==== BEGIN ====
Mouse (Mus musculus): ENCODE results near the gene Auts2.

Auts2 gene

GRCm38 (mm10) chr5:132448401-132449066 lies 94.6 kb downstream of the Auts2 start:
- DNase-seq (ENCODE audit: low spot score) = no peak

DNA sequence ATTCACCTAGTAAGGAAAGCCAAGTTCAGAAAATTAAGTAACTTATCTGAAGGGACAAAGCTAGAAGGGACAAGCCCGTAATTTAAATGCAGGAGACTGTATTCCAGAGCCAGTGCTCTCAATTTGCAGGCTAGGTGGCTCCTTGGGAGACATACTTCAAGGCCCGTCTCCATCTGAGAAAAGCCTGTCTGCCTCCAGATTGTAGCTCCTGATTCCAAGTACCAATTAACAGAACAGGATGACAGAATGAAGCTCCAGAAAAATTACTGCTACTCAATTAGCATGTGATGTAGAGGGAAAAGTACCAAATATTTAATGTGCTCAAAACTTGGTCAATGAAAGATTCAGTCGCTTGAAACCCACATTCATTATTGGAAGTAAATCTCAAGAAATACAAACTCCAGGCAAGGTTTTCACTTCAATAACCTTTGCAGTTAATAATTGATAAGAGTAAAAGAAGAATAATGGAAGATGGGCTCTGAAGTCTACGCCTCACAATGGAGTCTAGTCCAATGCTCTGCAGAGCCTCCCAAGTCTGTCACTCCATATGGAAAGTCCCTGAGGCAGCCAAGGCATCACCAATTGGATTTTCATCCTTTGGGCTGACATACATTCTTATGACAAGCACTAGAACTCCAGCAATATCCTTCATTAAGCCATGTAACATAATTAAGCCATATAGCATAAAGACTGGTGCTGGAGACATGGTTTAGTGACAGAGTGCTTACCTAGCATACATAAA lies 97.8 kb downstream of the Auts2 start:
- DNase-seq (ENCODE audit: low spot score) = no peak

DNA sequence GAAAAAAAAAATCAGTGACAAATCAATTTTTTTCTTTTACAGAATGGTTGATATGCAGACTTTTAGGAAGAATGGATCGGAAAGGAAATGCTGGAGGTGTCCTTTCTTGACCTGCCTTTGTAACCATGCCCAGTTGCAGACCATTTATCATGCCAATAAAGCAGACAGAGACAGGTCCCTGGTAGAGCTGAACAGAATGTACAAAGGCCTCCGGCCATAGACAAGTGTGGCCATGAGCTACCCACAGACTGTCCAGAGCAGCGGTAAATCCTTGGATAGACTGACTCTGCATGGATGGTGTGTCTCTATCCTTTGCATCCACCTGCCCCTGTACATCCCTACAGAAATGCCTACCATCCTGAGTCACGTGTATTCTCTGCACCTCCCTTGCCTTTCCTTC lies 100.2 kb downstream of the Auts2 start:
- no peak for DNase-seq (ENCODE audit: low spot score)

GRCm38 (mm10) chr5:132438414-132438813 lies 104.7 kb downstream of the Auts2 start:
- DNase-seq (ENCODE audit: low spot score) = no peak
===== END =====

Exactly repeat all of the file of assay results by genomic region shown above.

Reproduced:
Mouse (Mus musculus): ENCODE results near the gene Auts2.

Auts2 gene

GRCm38 (mm10) chr5:132448401-132449066 lies 94.6 kb downstream of the Auts2 start:
- DNase-seq (ENCODE audit: low spot score) = no peak

DNA sequence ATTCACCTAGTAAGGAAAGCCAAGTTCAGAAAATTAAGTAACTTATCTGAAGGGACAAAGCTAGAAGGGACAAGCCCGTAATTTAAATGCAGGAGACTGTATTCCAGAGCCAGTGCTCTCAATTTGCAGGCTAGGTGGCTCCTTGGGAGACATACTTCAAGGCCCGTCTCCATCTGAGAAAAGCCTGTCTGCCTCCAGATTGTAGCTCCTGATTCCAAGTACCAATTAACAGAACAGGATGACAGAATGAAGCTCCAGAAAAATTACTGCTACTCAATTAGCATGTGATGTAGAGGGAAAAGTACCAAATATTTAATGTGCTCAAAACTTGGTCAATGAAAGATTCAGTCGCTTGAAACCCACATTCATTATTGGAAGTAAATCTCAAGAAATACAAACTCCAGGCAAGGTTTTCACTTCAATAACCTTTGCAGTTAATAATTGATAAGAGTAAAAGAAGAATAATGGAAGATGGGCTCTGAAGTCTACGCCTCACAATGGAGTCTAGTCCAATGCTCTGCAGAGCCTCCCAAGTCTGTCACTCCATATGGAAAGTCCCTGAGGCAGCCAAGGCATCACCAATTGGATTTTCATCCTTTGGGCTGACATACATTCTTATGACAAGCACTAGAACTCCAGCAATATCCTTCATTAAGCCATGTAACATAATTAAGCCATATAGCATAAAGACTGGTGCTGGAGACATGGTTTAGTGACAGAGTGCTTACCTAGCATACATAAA lies 97.8 kb downstream of the Auts2 start:
- DNase-seq (ENCODE audit: low spot score) = no peak

DNA sequence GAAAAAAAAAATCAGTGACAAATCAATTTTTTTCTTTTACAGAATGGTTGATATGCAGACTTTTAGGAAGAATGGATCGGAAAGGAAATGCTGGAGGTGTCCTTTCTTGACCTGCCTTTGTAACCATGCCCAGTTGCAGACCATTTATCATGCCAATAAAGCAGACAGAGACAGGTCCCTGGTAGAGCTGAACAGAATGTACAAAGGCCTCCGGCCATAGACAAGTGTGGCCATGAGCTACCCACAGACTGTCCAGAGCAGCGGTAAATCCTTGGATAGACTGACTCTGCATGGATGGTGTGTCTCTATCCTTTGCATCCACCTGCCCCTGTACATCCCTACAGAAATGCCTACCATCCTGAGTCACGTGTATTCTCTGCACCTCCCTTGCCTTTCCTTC lies 100.2 kb downstream of the Auts2 start:
- no peak for DNase-seq (ENCODE audit: low spot score)

GRCm38 (mm10) chr5:132438414-132438813 lies 104.7 kb downstream of the Auts2 start:
- DNase-seq (ENCODE audit: low spot score) = no peak